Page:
In 1998, I was introduced to aromatherapy. There were not many aromatherapy schools in Japan then, but I took reflexology, aromatherapy, and massage lessons with a teacher who had studied in England. When I finished school, I began working at a major Japanese spa before joining the Ritz-Carlton and Swissotel's Amrita Spa with an internship. With these groups, I earned valuable experience as a manager and hot stone instructor. When I first started, I was planning to open my salon after a little bit of time. However, working as a professional at a salon and studying in school was completely different. Many things that cannot be learned in school are learned on the job. Every day was a series of discoveries and learning. From this experience, I became more interested in all types of natural remedies.
After some time, I found an opportunity with a spa in San Francisco. Unlike Japan, in the United States, a state license is required for both massage and esthetician work. So I enrolled in a California school to acquire a massage and esthetician license, essentially redoing my education again. There are differences between the Japanese and the US massage industry, both culturally and professionally. Although I was puzzled by these differences, over time it allowed me to take good points from both countries, informing my own unique style.
I was eventually inspired to become a British IFPA (International Federation of Professional Aromatherapists) Qualification Aromatherapist because of reading a book by the clinical aromatherapist, Maxell Hudson. Hudson was an aromatherapist and is active in the UK as a medical aromatherapist visiting hospices, general hospitals, and cancer patients. Through this study, I learned specialized knowledge intending to use the pharmacological effects of essential oils to treat skin diseases, infectious diseases, and neurological diseases, as well as to enhance the natural healing power and lead the body and mind to a healthy state. IFPA Certification required 250 hours of curriculum, full body treatments, aromatherapy theory, anatomy and physiology, practical tests, written tests, a thesis, and the completion of 60 case studies. I was so enthusiastic about this study, that I was able to find a balance between work and my life more easily than when I was first in school. When I'm doing the treatment without thinking, my own heart relaxes. A test in Japan showed that the oxytocin level of the practitioner increased more than that of the person receiving the treatment. “Aren't you tired of offering massage?” I am often asked. I am not and am still here. This became even more pronounced when I changed from reflexology to full-body aromatherapy massage. Medical aromatherapy is the core of my aromatherapy practice.
After this, I became independent from salon work, rented a small space in San Francisco, and started my own aromatherapy salon. In parallel with starting a solo business, I also attended workshops and seminars on business to bring to fruition long-cherished ideas. Although I held a lot of experience already as a therapist, I still had a lot to learn about business.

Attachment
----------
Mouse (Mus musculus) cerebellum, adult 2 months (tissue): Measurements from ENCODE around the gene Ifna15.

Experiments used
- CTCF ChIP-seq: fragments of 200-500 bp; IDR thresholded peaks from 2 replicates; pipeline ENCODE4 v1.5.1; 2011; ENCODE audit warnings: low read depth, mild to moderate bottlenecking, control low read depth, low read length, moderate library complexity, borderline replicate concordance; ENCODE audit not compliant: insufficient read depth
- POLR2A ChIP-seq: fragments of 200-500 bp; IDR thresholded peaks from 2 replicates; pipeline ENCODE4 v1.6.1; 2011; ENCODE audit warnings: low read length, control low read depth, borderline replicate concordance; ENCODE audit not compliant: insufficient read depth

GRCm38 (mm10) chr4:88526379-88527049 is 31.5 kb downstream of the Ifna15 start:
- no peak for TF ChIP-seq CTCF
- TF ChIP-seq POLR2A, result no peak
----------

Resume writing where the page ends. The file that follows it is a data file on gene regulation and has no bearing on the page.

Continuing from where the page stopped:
In the summer of 2017, I moved to San Diego and opened my private practice there. My treatment focuses mainly, but not only, on the elderly, expectant mothers, and professional therapists. Before I knew it, 20 years had passed since I began this work in Japan.
Aromatherapy is a natural therapy that can be used safely at home, not just for treatments. My vision is to create a place where people can experience from various directions. It is a salon, but I have also developed my own aromatherapy product line called, Essence Dot. I am dedicated to using high-quality natural materials and essential oils. I studied extensively how important the ingredients are in medical aromatherapy, so I source from only ethically handled and developed materials and oils. I teach an aromatherapy class within my salon. During the pandemic, like many, I was able to move those to online lessons.
I would like to continue working as an aromatherapist for the rest of my life even after I become a grandmother. I want to always be with love and I think it would be wonderful if many aromatherapists could work as stress care specialists in their own practices, in clinics, and in hospitals. Studies have shown that the body is more effective. Skin-to-skin contact should have a synergistic effect on one another. Non-verbal communication is born by touching and being touched. There is also interesting research indicating that when one is touched by a person who secretes oxytocin, that oxytocin secretion is also stimulated within the receiver. From this, it is evident that the mental health, condition, and self-care of therapists are very important.
In my work, I consider the "action of aromatherapy" which includes the following:
(1) Work on the mind: It is said that endorphins, serotonin, adrenaline, etc. are secreted when you sniff essential oils. The limbic system, hypothalamus, and pituitary gland, which are stimulated by scent, control the functions of the autonomic nervous system and the endocrine system.
(2) Actions on the body: Essential oil components are known to have the effect of stimulating each organ of the body and improving its actions.
(3) Work on the skin: You can expect the beauty effect of essential oils on the skin.
The route of essential oils into the body includes:
(1) Respiration: Taken into the blood
(2) Smell: Sent to the brain via electrical signals
(3) Skin: mucous membrane: permeates and is taken into the blood and circulates throughout the body
Since essential oils have small molecular weights, they penetrate deep into the skin. Essential oils circulate in the body and are transported to the kidneys and liver for detoxification. It is metabolized and finally excreted from the body through urine, feces, and sweat. I also consider how a scent affects our minds and body in our lives.
For example, the aroma of ripe fruit, coffee, freshly baked bread, and food stimulates salivation, increases appetite, eliminates irritation, and brings back old memories.
On the other hand, some things make you feel uncomfortable and dangerous. These are individual to each person’s life map, but common ones are the smell of disinfectant and of burning tires. Many people choose their favorite scents for perfumes, soaps, and shampoos because the scent is very important and has positive effects on emotional states. From asking clients over time, I’ve learned a lot about what people experience from aromatherapy massage including relief from physical fatigue, mental depression, stress, insomnia, and pain.